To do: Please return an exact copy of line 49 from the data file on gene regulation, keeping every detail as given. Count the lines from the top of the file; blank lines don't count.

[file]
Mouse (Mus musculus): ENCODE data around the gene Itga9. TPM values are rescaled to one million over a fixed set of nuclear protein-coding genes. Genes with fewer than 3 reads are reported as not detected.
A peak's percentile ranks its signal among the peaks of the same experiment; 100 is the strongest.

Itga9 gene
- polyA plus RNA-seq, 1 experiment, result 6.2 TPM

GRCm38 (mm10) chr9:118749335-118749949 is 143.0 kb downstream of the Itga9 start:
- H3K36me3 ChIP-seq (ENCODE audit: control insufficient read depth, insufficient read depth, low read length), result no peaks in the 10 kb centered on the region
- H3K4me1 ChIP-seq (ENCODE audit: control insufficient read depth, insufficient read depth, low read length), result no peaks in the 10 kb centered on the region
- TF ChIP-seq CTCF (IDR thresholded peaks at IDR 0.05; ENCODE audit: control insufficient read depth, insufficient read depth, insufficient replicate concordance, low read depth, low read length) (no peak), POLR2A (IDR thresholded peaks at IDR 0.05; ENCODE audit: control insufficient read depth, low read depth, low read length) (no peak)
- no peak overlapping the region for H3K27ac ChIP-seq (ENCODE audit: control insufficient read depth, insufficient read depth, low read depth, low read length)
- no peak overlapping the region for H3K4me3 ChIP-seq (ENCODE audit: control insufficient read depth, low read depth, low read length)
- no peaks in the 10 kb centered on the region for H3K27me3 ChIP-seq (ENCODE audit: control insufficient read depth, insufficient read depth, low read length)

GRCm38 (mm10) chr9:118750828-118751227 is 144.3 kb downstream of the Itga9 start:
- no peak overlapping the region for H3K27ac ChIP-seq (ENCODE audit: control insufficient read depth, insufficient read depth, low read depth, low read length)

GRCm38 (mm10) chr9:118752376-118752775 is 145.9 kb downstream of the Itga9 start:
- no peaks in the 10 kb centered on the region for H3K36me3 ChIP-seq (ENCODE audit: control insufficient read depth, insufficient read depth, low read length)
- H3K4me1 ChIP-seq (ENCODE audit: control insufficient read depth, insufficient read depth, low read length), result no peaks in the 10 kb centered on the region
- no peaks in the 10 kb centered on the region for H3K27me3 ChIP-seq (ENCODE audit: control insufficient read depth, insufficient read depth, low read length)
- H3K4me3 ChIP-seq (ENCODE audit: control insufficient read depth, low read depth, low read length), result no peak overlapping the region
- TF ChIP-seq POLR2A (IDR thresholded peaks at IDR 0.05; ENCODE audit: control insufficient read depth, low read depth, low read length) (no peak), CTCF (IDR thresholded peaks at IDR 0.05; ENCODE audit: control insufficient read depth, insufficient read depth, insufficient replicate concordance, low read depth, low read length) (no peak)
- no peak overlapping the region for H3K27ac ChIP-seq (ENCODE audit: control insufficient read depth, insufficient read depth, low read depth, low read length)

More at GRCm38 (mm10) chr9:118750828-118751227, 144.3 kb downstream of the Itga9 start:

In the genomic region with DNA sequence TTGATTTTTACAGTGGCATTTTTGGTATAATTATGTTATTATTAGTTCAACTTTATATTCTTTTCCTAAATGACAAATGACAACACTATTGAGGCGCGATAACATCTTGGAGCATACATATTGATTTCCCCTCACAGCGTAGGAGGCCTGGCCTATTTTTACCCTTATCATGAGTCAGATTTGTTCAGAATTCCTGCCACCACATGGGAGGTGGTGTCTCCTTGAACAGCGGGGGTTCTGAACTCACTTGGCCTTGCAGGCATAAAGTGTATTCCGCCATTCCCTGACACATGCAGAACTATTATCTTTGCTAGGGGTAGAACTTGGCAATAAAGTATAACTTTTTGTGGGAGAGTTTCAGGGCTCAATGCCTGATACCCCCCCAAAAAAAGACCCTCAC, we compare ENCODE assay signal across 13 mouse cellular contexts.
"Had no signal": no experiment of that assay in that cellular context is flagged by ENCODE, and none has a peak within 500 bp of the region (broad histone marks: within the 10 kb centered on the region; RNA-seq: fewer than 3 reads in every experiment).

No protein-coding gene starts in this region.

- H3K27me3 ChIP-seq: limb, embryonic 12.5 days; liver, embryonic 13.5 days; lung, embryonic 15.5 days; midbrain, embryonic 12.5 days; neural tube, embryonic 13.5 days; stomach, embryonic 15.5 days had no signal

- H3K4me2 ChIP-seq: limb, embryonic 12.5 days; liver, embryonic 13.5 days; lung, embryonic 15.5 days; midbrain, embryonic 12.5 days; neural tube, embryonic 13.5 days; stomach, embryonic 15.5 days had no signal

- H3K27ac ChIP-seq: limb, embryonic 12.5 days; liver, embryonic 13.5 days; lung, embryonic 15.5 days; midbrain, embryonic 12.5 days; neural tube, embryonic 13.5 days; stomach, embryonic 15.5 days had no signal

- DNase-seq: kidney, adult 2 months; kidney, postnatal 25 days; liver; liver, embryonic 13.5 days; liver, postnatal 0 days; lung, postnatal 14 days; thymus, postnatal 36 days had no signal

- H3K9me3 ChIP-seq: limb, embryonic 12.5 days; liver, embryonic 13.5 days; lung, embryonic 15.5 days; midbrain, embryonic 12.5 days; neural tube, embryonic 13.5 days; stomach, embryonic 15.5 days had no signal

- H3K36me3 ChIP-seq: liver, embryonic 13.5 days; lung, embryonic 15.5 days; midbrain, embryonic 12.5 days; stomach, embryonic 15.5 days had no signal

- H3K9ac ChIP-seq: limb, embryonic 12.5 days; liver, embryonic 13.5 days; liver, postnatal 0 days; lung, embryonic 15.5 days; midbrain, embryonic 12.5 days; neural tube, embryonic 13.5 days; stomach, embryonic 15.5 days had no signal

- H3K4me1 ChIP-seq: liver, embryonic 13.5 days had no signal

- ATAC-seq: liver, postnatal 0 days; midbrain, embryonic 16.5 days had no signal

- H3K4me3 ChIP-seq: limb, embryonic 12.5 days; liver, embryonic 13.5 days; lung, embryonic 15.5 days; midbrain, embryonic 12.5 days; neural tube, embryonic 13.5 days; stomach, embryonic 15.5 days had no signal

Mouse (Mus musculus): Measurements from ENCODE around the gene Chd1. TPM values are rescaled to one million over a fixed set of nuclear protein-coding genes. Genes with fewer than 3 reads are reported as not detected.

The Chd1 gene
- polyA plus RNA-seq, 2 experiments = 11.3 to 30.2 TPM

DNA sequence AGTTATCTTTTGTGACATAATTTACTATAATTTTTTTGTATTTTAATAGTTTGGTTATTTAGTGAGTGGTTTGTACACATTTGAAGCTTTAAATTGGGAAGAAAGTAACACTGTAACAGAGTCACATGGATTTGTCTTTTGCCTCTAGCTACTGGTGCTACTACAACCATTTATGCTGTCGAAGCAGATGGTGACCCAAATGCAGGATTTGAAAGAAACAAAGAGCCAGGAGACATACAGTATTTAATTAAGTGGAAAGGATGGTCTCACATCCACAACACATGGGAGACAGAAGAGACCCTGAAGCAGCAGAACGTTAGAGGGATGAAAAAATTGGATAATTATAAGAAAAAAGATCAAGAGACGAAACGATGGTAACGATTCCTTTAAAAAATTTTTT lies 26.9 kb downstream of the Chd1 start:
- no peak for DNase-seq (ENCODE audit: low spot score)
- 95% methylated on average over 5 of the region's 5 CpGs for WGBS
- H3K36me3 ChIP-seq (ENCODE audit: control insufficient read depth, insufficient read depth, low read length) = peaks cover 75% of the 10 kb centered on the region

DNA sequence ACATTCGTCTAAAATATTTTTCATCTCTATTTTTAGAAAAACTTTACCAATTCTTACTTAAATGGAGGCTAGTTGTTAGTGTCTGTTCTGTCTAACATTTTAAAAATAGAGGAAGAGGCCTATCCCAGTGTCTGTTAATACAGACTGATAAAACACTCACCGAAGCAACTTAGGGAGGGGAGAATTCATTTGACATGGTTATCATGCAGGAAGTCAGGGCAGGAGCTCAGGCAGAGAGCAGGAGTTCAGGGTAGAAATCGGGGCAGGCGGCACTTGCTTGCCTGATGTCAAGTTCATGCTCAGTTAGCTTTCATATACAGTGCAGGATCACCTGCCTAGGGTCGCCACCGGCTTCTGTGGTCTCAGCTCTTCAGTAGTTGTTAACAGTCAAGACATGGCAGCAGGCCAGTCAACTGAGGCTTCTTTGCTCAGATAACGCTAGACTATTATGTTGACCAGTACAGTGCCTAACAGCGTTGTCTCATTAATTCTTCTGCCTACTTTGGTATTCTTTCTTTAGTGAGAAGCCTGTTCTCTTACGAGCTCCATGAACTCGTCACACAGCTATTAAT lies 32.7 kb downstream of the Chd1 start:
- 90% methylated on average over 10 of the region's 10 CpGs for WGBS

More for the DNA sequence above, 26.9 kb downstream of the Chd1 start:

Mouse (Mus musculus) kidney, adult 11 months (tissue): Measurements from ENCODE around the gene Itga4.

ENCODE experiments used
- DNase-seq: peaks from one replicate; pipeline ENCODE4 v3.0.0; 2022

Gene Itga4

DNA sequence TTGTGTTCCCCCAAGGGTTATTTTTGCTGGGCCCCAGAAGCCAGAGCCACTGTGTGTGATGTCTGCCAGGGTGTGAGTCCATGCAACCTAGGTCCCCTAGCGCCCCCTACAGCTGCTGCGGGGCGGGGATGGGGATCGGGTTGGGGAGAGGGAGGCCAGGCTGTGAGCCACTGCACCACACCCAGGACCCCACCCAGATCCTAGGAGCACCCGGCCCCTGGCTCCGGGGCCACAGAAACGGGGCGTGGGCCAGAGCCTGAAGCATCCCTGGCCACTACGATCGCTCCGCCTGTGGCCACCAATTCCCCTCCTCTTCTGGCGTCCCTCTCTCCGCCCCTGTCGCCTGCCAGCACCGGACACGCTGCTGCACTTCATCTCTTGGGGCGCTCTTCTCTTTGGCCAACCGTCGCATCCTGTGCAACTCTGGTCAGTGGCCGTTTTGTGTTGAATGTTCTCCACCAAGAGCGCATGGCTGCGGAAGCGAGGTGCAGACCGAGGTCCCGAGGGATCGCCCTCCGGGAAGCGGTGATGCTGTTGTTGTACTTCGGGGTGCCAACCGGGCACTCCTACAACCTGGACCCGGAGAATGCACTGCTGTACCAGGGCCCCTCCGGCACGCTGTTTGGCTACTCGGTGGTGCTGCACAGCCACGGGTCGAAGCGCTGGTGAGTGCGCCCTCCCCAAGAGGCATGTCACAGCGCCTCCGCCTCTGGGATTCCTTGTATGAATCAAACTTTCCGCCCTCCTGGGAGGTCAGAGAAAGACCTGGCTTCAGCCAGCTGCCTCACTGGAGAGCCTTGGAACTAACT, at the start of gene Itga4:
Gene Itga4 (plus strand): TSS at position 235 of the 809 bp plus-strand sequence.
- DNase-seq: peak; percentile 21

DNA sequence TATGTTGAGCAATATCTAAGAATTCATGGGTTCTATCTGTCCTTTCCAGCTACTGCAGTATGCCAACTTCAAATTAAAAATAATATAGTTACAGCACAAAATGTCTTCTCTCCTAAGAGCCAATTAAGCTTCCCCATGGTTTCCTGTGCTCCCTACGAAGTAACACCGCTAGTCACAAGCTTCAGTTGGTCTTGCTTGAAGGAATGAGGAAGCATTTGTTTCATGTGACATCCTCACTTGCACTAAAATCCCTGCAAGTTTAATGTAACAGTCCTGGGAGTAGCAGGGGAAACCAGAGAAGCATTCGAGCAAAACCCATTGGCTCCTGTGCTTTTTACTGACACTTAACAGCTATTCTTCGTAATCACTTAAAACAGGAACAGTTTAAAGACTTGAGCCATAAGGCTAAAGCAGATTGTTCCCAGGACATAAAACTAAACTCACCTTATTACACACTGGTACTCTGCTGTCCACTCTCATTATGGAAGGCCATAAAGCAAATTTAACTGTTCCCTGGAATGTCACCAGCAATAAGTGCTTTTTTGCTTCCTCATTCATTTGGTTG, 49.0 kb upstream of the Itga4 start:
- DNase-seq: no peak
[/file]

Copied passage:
DNA sequence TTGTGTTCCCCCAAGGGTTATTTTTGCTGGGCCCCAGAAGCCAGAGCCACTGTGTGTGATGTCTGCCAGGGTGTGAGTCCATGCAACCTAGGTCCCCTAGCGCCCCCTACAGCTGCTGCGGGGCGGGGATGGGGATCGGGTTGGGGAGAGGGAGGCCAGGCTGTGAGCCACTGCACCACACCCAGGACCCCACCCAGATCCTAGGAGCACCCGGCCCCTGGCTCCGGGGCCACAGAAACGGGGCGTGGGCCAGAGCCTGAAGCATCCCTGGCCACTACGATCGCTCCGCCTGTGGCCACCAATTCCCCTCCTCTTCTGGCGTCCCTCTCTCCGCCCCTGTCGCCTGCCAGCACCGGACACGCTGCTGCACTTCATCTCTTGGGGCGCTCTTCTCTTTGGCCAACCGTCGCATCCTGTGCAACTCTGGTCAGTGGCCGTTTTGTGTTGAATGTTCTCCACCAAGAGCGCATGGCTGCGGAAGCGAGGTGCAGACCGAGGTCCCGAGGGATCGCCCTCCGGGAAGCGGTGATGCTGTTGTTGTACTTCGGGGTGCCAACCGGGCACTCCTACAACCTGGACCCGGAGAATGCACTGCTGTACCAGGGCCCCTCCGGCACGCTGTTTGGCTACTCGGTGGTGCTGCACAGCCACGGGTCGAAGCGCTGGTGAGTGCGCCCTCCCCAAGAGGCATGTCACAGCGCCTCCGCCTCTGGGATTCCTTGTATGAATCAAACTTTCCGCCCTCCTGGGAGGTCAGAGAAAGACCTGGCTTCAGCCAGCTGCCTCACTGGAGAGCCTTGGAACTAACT, at the start of gene Itga4: